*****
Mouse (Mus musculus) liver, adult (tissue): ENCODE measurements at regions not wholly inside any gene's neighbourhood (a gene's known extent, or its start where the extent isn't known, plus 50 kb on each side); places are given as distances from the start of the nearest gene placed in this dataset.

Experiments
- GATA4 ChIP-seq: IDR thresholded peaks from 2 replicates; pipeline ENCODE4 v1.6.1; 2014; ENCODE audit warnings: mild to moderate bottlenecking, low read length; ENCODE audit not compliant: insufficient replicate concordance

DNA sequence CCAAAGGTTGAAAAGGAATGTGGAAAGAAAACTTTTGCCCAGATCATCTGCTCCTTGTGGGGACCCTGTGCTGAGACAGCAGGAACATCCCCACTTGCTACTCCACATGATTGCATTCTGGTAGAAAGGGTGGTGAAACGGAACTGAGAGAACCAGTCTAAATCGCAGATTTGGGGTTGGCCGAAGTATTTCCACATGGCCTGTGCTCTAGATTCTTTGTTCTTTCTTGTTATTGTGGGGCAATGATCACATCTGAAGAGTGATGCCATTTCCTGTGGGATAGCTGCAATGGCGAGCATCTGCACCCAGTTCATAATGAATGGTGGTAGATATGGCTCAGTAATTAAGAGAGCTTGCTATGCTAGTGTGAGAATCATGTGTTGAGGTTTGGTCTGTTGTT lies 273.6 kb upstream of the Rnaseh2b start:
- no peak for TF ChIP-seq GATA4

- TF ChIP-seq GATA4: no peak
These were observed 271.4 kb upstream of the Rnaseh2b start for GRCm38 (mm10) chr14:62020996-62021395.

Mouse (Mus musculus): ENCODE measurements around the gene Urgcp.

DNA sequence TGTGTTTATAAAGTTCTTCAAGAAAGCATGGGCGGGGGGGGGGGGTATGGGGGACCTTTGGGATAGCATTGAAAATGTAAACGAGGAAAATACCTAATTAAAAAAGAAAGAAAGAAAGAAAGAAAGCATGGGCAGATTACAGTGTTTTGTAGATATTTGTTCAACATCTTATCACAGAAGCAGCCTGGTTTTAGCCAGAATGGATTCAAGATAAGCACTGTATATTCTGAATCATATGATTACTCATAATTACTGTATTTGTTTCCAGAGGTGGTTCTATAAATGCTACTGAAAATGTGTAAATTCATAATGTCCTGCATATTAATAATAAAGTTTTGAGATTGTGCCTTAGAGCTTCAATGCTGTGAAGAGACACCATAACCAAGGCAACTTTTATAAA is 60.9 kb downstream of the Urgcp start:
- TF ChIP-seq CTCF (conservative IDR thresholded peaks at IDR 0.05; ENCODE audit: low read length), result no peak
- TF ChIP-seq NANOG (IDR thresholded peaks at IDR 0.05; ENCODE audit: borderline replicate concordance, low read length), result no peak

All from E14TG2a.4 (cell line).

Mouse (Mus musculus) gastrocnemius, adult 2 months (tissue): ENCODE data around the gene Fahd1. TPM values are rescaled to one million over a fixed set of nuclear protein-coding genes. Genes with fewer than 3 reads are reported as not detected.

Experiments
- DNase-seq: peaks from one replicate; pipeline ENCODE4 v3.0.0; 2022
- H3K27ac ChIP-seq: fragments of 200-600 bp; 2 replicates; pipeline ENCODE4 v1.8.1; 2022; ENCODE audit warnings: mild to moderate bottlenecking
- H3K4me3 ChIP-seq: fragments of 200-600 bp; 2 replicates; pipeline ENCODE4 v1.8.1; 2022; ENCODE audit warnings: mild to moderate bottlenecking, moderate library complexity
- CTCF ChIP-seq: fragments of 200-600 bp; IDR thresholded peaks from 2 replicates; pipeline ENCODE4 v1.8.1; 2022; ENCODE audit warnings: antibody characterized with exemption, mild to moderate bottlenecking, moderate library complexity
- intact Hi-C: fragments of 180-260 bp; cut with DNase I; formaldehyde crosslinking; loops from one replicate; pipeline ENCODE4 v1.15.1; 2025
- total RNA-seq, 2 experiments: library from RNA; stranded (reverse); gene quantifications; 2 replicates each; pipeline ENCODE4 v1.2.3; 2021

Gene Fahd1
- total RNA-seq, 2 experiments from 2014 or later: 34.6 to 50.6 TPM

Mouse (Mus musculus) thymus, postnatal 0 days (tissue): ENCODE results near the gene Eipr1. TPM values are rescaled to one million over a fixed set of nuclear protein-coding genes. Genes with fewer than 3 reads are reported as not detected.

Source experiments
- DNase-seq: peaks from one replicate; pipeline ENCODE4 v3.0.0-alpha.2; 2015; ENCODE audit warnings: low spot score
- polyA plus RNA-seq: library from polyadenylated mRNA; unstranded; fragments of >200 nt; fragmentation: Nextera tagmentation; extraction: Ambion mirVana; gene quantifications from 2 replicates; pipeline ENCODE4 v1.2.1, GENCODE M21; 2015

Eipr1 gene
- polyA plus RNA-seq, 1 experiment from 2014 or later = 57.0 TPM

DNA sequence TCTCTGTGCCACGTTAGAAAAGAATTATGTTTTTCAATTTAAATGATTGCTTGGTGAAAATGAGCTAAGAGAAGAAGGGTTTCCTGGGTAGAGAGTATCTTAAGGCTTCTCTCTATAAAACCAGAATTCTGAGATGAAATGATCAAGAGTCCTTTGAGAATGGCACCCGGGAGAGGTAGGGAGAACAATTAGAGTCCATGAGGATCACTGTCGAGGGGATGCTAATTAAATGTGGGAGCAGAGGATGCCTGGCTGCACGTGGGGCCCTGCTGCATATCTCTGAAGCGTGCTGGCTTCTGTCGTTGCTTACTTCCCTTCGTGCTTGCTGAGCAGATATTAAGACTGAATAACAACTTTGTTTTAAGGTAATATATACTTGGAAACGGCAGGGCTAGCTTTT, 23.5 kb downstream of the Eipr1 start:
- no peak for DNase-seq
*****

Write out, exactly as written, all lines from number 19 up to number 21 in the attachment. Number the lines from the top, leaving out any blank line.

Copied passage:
- intact Hi-C: fragments of 180-260 bp; cut with DNase I; formaldehyde crosslinking; loops from one replicate; pipeline ENCODE4 v1.15.1; 2025
- total RNA-seq, 2 experiments: library from RNA; stranded (reverse); gene quantifications; 2 replicates each; pipeline ENCODE4 v1.2.3; 2021

Gene Fahd1